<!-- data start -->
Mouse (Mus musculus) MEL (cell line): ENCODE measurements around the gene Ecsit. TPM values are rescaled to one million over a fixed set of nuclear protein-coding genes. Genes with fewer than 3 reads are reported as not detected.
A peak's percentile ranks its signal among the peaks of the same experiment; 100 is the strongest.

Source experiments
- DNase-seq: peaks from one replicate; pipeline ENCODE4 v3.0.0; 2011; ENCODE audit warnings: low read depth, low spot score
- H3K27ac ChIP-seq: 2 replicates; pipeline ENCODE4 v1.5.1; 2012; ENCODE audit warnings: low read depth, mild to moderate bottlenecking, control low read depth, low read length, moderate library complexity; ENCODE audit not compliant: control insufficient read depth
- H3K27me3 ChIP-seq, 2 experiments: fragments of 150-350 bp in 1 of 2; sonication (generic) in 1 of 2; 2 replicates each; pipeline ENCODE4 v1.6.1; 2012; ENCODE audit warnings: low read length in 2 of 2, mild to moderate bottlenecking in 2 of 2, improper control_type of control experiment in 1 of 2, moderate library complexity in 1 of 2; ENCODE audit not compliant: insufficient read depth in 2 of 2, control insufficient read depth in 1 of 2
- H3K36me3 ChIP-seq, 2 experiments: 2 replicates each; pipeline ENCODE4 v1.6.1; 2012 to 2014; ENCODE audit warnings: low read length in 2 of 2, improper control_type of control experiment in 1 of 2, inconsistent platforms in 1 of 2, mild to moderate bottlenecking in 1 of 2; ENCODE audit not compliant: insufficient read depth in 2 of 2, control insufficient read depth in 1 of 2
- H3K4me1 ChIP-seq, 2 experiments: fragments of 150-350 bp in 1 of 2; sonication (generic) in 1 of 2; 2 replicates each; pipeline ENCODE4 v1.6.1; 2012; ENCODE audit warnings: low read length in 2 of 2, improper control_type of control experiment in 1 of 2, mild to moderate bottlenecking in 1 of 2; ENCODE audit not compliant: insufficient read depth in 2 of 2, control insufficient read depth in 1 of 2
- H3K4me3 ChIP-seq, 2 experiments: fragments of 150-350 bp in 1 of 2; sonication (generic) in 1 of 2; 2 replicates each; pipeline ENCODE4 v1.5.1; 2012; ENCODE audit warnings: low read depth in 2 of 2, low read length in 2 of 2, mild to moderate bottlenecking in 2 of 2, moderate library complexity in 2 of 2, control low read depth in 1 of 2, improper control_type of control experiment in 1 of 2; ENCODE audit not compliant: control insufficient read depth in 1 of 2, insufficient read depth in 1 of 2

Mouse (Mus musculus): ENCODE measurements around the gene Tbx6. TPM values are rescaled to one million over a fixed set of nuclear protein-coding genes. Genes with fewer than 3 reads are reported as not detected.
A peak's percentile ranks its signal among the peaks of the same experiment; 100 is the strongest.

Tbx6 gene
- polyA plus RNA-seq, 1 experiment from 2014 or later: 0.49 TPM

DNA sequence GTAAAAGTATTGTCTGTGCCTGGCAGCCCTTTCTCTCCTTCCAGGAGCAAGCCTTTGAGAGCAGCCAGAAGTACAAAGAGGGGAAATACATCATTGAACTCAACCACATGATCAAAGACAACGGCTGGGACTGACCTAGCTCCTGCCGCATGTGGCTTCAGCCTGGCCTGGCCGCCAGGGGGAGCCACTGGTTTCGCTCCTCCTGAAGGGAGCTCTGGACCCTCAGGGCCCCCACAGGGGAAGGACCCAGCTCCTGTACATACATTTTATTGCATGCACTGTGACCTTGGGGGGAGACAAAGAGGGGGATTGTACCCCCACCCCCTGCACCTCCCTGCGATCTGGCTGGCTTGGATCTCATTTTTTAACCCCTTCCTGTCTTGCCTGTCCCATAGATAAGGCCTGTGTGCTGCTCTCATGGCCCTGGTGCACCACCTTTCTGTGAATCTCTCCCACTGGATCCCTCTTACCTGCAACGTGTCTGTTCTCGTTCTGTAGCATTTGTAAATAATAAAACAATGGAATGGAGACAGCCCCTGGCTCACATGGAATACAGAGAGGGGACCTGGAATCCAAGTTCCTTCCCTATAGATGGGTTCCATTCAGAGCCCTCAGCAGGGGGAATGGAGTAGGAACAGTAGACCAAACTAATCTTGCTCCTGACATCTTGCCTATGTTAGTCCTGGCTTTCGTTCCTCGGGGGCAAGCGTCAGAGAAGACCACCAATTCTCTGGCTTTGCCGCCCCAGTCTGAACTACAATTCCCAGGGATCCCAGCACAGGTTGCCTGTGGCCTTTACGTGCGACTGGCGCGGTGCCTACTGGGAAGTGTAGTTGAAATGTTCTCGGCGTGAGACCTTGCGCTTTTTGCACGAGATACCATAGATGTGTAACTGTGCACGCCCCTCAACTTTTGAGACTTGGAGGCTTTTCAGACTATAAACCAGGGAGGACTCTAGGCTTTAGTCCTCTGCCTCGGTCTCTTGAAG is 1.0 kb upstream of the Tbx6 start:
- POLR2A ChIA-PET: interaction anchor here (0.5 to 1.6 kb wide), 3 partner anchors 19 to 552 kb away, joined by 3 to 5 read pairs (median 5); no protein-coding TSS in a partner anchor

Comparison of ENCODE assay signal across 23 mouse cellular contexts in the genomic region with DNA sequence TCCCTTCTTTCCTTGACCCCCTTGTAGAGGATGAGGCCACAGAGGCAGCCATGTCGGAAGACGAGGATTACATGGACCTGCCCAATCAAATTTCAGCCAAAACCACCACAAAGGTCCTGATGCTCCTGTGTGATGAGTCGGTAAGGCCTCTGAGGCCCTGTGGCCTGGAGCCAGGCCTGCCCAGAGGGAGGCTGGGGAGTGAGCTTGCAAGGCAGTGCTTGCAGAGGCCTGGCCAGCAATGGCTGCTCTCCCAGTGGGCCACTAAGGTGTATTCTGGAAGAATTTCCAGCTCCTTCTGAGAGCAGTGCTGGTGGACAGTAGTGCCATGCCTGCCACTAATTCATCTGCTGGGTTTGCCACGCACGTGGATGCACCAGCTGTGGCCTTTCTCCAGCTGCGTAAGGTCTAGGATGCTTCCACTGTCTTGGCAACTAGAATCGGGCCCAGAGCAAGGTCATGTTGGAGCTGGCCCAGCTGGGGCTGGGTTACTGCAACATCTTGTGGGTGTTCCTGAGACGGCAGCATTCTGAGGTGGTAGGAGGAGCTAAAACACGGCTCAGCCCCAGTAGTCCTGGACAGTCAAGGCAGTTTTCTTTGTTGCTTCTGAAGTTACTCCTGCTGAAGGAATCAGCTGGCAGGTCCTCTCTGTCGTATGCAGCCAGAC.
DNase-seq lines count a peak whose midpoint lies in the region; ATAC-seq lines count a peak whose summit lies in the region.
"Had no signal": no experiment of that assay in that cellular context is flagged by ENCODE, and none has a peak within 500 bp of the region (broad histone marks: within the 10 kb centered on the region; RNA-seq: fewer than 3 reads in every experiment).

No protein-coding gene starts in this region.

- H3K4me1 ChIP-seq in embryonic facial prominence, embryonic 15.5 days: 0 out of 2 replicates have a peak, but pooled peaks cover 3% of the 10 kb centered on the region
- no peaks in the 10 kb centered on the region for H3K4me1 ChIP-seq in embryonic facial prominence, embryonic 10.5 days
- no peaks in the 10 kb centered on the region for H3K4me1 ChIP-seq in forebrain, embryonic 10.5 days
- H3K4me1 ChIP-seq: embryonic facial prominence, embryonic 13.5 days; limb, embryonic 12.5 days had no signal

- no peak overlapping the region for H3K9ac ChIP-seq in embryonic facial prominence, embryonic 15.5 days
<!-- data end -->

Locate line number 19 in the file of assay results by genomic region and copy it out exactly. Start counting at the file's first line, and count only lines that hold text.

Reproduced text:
No protein-coding gene starts in this region.